In the UK, despite some variation in Northern Ireland, Scotland and Wales, government ministers and Whitehall control the main operation of welfare-to-work (WtoW) policy. In contrast to most other developed economies, local government plays only a limited role in Britain. There has been much criticism of these institutional arrangements, the fragmentation of public sector delivery, and the lack of flexibility and devolution in the WtoW system.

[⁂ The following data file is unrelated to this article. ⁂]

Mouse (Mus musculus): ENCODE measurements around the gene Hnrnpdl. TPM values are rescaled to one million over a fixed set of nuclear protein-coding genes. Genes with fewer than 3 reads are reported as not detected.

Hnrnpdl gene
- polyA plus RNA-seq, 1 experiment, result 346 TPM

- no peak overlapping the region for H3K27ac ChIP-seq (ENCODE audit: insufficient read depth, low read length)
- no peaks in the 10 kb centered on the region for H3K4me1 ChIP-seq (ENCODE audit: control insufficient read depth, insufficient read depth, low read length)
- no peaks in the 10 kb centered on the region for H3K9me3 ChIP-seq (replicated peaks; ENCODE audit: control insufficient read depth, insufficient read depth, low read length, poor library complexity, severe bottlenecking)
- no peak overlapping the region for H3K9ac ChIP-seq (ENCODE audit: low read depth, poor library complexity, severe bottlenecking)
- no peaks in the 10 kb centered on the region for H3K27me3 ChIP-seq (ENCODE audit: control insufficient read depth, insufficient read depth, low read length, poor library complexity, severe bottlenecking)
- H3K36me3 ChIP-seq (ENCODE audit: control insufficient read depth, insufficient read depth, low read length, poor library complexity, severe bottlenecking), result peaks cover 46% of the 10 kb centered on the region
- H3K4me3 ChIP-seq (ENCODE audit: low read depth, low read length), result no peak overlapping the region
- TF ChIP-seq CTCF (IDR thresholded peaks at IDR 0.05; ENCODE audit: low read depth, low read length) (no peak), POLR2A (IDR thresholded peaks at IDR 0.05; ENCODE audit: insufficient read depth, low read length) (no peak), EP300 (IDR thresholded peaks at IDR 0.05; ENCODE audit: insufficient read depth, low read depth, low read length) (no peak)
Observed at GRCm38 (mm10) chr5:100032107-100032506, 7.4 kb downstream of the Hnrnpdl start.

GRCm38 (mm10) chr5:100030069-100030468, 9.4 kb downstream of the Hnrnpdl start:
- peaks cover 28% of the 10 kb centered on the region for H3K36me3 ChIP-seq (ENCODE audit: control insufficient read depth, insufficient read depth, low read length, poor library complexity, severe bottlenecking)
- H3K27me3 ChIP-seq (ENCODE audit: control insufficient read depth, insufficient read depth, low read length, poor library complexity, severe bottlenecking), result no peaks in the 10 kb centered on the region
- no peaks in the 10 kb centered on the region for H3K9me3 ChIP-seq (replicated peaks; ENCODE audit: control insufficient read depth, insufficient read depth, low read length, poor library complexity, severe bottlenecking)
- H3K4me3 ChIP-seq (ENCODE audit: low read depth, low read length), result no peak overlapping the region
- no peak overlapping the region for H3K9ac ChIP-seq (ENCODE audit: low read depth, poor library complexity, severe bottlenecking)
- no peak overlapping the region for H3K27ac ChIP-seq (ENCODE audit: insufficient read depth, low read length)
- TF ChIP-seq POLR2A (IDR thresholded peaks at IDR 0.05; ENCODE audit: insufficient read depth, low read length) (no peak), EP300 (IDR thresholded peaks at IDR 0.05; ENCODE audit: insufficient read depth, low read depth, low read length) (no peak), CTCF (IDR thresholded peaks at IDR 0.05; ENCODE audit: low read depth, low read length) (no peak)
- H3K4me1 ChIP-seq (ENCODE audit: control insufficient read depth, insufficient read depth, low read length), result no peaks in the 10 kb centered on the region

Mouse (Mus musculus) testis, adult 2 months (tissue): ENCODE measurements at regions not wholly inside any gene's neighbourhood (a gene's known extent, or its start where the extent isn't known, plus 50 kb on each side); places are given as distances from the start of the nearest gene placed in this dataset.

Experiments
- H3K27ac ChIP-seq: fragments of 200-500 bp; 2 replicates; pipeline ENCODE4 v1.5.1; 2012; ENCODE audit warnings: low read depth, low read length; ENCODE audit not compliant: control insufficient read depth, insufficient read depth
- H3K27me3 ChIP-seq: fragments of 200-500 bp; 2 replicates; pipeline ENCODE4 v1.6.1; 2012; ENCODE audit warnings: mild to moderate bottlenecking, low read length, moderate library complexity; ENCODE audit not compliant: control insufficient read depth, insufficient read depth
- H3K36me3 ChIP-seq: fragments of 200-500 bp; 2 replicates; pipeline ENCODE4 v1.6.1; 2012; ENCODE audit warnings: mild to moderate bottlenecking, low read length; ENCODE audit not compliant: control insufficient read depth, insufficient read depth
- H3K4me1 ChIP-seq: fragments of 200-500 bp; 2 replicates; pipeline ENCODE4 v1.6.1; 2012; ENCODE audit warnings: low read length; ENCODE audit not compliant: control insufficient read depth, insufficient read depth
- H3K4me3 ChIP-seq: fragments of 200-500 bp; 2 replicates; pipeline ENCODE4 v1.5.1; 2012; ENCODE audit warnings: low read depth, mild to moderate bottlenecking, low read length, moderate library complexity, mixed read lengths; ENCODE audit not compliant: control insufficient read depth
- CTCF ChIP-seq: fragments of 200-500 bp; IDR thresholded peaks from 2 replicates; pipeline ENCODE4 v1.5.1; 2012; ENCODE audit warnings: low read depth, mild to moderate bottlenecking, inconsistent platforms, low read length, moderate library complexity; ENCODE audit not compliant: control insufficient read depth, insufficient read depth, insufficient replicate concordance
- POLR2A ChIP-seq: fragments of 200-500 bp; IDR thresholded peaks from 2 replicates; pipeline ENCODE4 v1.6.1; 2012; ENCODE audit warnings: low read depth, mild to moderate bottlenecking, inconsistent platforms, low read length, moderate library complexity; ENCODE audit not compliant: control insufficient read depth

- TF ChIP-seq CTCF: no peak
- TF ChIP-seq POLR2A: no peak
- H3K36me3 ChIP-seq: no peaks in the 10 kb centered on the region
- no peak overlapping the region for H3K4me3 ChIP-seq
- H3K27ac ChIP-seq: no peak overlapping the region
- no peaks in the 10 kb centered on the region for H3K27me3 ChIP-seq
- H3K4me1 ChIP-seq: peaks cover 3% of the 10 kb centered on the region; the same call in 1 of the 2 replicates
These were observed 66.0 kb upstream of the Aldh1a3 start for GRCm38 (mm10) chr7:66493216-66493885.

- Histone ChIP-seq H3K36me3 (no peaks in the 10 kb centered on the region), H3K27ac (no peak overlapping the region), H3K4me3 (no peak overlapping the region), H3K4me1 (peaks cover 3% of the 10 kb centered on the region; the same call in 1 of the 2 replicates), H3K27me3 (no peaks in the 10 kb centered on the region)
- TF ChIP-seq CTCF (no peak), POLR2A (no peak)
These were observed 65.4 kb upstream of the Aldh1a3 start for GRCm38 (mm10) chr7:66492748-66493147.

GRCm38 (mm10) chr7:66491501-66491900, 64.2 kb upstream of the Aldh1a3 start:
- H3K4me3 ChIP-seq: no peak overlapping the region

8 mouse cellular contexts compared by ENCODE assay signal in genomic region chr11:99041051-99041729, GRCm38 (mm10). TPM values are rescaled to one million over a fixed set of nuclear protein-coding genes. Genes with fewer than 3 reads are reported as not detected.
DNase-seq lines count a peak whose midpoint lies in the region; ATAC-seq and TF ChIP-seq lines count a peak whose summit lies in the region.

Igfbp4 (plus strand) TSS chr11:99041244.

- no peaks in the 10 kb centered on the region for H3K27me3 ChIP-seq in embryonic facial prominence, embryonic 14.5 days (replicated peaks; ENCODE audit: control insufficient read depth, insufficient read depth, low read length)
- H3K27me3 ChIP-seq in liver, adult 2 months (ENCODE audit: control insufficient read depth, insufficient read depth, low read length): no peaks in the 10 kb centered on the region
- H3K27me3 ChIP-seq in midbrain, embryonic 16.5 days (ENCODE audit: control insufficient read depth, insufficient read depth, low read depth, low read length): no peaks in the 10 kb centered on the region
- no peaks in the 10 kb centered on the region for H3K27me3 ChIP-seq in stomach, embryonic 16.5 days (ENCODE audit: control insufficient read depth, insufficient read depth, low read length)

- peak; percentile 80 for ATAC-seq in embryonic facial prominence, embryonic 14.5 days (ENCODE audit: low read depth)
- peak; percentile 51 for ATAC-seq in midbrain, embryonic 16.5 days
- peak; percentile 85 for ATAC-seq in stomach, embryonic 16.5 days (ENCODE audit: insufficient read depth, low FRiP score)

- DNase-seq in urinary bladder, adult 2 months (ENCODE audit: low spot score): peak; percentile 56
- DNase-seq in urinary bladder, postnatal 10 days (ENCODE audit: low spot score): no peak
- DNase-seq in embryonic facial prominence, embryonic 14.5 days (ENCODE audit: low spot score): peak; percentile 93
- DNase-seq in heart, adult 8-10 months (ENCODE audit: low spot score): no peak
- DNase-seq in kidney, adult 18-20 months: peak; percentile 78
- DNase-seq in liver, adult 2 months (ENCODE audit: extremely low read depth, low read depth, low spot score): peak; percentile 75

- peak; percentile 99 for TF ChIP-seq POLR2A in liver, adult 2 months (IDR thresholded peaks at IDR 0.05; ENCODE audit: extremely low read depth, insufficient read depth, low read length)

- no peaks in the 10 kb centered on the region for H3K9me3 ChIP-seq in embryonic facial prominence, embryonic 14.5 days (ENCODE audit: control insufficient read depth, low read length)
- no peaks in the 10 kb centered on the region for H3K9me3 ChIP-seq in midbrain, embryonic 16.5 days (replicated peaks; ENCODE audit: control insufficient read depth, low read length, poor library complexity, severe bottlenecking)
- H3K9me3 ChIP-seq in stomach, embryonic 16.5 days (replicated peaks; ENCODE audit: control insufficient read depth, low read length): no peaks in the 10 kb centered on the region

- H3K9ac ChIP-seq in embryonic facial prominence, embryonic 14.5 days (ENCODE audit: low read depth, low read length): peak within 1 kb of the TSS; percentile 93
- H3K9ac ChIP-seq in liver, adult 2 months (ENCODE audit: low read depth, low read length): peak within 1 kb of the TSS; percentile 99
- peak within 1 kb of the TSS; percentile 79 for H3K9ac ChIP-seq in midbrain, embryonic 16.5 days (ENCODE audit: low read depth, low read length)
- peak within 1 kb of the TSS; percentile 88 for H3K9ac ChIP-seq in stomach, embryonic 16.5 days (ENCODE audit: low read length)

However, there appears to be scepticism about local providers’ capacity to design employment services and commission them in ways that avoid high transaction costs and improve employment outcomes. The Department for Work and Pensions (DWP) is particularly concerned that divergent local interests and/or capabilities should not undermine national ‘work first’ policies. This concern has constrained local integration and partnership working. This study examined a range of evidence on devolution of WtoW policies in the UK and in comparator countries: Canada, the USA, the Netherlands and Germany.